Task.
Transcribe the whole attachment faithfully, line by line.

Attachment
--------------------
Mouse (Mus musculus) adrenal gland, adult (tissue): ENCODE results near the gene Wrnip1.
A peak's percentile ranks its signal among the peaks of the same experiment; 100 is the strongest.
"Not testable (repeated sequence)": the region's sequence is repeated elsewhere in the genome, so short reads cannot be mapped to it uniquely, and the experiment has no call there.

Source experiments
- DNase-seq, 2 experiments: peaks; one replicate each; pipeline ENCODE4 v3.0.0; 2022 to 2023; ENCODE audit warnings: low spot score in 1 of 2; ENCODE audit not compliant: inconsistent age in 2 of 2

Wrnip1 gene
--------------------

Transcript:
Mouse (Mus musculus) adrenal gland, adult (tissue): ENCODE results near the gene Wrnip1.
A peak's percentile ranks its signal among the peaks of the same experiment; 100 is the strongest.
"Not testable (repeated sequence)": the region's sequence is repeated elsewhere in the genome, so short reads cannot be mapped to it uniquely, and the experiment has no call there.

Source experiments
- DNase-seq, 2 experiments: peaks; one replicate each; pipeline ENCODE4 v3.0.0; 2022 to 2023; ENCODE audit warnings: low spot score in 1 of 2; ENCODE audit not compliant: inconsistent age in 2 of 2

Wrnip1 gene